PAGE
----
At the ITE Tosi school in Busto Arsizio (Varese), lessons this week are being held at the usual time, the only difference is that everyone is connected from their own home. At the beginning of the hour, teachers roll call and write down who is in attending. All students have the necessary equipment: “if needed, we can supply it as a loan for use at the beginning of the first year, with the chance to buy it at the end of the fifth year,” headmaster Amanda Ferrario says. The Tosi is one of the most innovative schools in Italy: digital technologies in education have already been used for a long time and in times of need, it was possible to regroup. “Schools are made of people, this is the lesson we are learning these days. Everyone got to work, even in the schools that were not as ready, even some “unexpected” teachers. The objective was immediately to create a community. In many ways, schools had already gone beyond the ministerial policies, there was support that was there ready but it was the schools that created the network”, Ferrario explains. In three days, during the first week of emergency, teachers and headmasters of schools in Veneto and Lombardy created the website www.lamiascuoladifferente.it which collects materials, methodologies, experiences, tools for schools. “Something along the lines of ‘I’ll show you what you can do with what you have’”, Ferrario states. Schools have proven to be capable, and they are capable because they have the human capital. In these times we have understood the value of education, that fits with interests. This is why I say that education must be mandatory, not voluntary.”

Schools have proven to be capable because they have the human capital. This is why I say that education must be mandatory

Amanda Ferrario, headmaster of the ITE Tosi in Busto Arsizio

Also the Comprehensive institute in Sarzana (near La Spezia) is part of the Avanguardie Educative network. Together with the Ministry for Education, Indire has launched a solidarity initiative between schools to overcome the Covid19 emergency and try out new solutions for teaching long-distance with innovative methodologies and instruments. It’s called “La scuola per la scuola (Schools for schools) and saw 10 thousand teachers take part in training webinars over three days. The headmaster of the IC in Sarzana, Antonio Fini held one called “Let’s not be isolated. How to involve teachers and students in online education, not only in times of emergencies”. “The debate over which technologies or platforms to use is misleading, as is - but surely my opinion is biased by the fact that I am in charge of a comprehensive school and not a lower secondary schools - the fact that managing to guarantee lessons for one, two or three hours is less important than maintaining continuity in the relationship with the school and that the kids don’t feel abandoned. School means socialization and inclusion, acquiring skills in groups... and in this moment this is lacking, we need to say so honestly, teaching online does not solve all the problems. Nobody is saying that online teaching can substitute face-to-face learning. The point is that we have finally understood that it is possible to teach differently and perhaps we can stop choosing sides for and against technology in teaching”, he states.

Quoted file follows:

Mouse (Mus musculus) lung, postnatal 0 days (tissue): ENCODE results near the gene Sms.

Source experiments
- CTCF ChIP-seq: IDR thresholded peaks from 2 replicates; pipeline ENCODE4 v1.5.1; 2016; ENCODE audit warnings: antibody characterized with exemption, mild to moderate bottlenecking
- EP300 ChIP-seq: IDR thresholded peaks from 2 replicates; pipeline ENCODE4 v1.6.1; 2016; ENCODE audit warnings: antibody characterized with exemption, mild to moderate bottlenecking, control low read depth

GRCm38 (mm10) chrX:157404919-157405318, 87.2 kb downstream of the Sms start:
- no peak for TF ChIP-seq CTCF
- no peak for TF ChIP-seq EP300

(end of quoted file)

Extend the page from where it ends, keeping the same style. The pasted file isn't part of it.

We have understood that it is possible to teach differently and perhaps we can stop choosing sides for and against technology in teaching

Antonio Fini, headmaster of the IC in Sarzana.

Let’s get back to the president of Indire, Giovanni Biondi and to his hope that after this Coronavirus emergency schools will no longer be the same. First of all, “the use of digital tools in schools is not a matter of long-distance or face-to-face teaching, as teaching long-distance already happens, with books” , Biondi notes. “If we think about it, kids that can’t come to school for whatever reason, what can they do? They read the book at home, they catch up and prepare. Nobody is shocked. But books, compared to a chats, are not interactive, nobody is there to answer your questions. The digital world allows us to have these functions”. And the crucial issue these days is “at the very least what is better or worse, face-to-face or long-distance teaching. They are different, each with their own peculiarities. I hope that schools, when this emergency is over, will be able to make the most of this experience: many teachers are finding out that alternative education methods can be used with digital help. That the internet opens up many opportunities, that can be used to enhance learning and the learning spaces: as a value added, not as a subrogation of presence”, Biondi explains.